To celebrate Weaning Week specialist paediatric dietitian and founder of Latch to Ladle – Raphaella Rookes has kindly written a guest blog for Littleseed.
So, you’re starting or may already be on the weaning journey and what an exciting, hopeful, bonding and (at times!) frustrating journey to be on! There are certainly highs and lows when it comes to weaning but one thing is for sure; your baby will learn and develop so much through this stage.
Whether you’re going for a conventional weaning approach or opting for baby-led weaning or perhaps a combination of the two, mealtimes can be relaxed, fun and full of fresh ingredients that little ones will love. The initial two weeks of weaning should focus on having bitter vegetables once per day and then after that increasing the amount of meals and food combinations that your baby is having. The more flavours and textures we can introduce early on the better. It also helps to save a lot of time and expense if you can introduce family foods right from the get go with all the nutrients that babies need to grow and thrive.
Let’s Focus on Omega 3
A key nutrient that babies need during weaning and beyond is omega 3 which is one of the Essential Fatty Acids. They are called essential because your body can’t make them. Omega 3 is a really important nutrient because it can help with both brain and vision development. It is such an important nutrient that it is now law for formula milks to contain omega 3 and breastfeeding mums should definitely try to make sure they are having a good intake too as it passes through breast milk.
Government guidelines recommend up to 2 portions of fish per week, one of which should be oily. We also know that it isn’t a good idea to give more than 2 portions of oily fish per week as unfortunately oily fish can contain small amounts of pollutants which can build up in the body. Swordfish, shark and marlin however contain very high levels of the pollutant mercury and therefore it is advised that children avoid eating these. Tuna although not an oily fish, also contains a small amount of mercury too so children should have this no more than twice a week.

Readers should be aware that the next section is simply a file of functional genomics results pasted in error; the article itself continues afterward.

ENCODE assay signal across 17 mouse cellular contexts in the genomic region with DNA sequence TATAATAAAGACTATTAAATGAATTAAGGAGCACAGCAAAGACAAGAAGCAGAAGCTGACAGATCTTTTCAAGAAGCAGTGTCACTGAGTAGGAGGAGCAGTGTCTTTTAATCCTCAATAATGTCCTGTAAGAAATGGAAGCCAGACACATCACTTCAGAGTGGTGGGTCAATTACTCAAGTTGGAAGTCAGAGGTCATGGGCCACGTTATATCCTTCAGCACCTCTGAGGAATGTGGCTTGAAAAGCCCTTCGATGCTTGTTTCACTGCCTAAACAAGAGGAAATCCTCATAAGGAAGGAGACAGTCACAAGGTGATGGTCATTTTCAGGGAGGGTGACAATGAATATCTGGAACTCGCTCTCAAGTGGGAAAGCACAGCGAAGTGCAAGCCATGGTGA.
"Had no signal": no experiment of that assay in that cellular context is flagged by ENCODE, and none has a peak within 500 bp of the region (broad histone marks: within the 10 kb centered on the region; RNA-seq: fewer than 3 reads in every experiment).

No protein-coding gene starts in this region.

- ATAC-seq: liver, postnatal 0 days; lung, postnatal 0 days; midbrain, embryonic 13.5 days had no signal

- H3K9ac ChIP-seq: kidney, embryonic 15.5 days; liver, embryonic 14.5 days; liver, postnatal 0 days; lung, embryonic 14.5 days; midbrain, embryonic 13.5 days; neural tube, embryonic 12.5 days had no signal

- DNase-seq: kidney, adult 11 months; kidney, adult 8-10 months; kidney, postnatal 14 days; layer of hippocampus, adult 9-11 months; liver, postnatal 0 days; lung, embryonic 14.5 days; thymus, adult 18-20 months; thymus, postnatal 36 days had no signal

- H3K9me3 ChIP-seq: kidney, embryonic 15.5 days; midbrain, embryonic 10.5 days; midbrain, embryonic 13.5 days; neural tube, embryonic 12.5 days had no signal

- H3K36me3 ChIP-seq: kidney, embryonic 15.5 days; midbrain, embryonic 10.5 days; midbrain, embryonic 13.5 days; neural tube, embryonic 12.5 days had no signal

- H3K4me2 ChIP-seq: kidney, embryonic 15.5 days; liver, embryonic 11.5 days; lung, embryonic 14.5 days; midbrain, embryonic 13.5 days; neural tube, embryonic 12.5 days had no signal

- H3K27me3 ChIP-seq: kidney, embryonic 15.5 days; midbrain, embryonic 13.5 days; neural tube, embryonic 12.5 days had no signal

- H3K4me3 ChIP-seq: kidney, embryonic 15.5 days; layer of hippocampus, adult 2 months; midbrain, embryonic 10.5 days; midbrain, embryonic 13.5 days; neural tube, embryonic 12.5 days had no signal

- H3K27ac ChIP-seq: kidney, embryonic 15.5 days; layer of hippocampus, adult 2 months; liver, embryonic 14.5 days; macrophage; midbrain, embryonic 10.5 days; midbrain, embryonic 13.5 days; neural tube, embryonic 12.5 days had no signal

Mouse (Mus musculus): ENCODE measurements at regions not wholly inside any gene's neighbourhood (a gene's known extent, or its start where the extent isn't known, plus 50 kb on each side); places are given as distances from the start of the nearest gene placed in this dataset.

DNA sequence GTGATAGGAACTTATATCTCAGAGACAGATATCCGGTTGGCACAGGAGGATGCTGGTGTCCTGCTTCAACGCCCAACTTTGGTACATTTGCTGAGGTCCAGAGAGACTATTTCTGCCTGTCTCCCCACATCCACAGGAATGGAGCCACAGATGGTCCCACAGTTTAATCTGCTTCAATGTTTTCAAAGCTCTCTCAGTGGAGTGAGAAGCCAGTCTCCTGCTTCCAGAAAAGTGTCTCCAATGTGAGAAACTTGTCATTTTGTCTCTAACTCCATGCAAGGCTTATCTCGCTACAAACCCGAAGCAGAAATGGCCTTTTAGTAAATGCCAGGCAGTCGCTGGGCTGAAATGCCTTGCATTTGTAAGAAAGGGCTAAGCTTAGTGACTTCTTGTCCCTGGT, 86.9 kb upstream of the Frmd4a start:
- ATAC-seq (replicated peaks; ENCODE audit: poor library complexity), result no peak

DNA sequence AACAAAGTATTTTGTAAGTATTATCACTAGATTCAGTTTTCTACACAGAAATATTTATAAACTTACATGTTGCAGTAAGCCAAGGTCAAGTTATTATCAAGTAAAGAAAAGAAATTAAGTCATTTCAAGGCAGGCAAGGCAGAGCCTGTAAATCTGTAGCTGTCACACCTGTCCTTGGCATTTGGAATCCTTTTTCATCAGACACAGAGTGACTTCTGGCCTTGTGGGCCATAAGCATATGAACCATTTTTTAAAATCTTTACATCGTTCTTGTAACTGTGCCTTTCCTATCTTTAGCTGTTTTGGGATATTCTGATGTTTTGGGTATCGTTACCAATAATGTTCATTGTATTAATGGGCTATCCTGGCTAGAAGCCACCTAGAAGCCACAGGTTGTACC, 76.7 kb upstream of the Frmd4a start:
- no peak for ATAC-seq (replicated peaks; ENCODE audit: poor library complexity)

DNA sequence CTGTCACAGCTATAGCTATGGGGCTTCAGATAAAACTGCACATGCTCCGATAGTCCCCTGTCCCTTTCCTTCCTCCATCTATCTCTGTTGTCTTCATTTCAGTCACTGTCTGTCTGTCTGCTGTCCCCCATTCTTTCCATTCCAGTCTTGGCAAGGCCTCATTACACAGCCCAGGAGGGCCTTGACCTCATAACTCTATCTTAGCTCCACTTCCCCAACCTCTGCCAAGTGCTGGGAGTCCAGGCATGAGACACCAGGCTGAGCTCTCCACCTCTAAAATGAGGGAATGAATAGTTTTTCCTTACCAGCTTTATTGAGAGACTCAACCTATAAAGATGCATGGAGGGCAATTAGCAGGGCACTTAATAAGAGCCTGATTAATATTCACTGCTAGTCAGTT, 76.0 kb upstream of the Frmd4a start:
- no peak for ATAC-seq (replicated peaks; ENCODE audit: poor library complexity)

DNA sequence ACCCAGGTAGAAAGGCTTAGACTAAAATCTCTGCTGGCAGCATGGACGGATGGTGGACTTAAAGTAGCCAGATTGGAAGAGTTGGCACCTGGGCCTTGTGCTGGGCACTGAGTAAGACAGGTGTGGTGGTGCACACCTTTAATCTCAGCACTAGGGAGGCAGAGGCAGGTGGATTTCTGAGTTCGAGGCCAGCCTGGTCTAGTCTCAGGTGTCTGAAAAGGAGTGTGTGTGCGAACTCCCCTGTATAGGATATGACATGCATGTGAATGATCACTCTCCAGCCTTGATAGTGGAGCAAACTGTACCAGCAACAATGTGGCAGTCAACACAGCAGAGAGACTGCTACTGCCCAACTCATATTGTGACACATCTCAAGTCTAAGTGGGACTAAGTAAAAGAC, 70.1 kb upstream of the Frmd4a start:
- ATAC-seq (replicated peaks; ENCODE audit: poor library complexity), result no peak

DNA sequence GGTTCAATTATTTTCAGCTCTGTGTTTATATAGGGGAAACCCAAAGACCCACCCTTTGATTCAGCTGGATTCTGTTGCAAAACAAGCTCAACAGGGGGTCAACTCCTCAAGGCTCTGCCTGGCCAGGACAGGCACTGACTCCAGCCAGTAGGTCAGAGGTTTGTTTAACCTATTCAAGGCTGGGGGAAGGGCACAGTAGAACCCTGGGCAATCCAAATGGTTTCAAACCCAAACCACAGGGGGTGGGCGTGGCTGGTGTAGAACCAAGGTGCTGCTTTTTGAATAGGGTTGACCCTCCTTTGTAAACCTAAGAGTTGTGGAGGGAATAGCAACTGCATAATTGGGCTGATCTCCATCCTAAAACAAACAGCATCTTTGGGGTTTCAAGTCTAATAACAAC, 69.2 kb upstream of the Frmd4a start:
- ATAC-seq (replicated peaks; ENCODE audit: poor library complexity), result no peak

A portion of fish varies as your little one grows:
7 – 18 months – 20g – 30g fish or 1/4 of a fillet
18 months –3 years 30-90g 1/4 – 3/4 of a fillet
4-6 years – 1/2 to one small fillet 60-120g
Also important to note is that fish isn’t a one-stop-shop and contains other important nutrients too including protein, iodine, selenium, calcium, vitamin A and some vitamin D.
Here at Latch to Ladle, I am often asked about getting enough Omega 3 whilst following a vegetarian or vegan diet and that’s certainly something I wanted to address. We know that Omega-3 that comes from non-fish sources isn’t as readily absorbed but that doesn’t mean you can’t get some. Plant based omega-3 oils include rapeseed oil (packed full of great fats and fat-soluble vitamins), chia seeds, walnuts, linseeds, soya and tofu, hemp seeds, green leafy vegetables and pecans (make sure nuts are ground down or in butter form in the younger ones due to choking risk). If you are struggling to get these foods in to your baby or child then it may be worth supplementing with Algal oil (made from algae) such as VitaDHA Baby drops.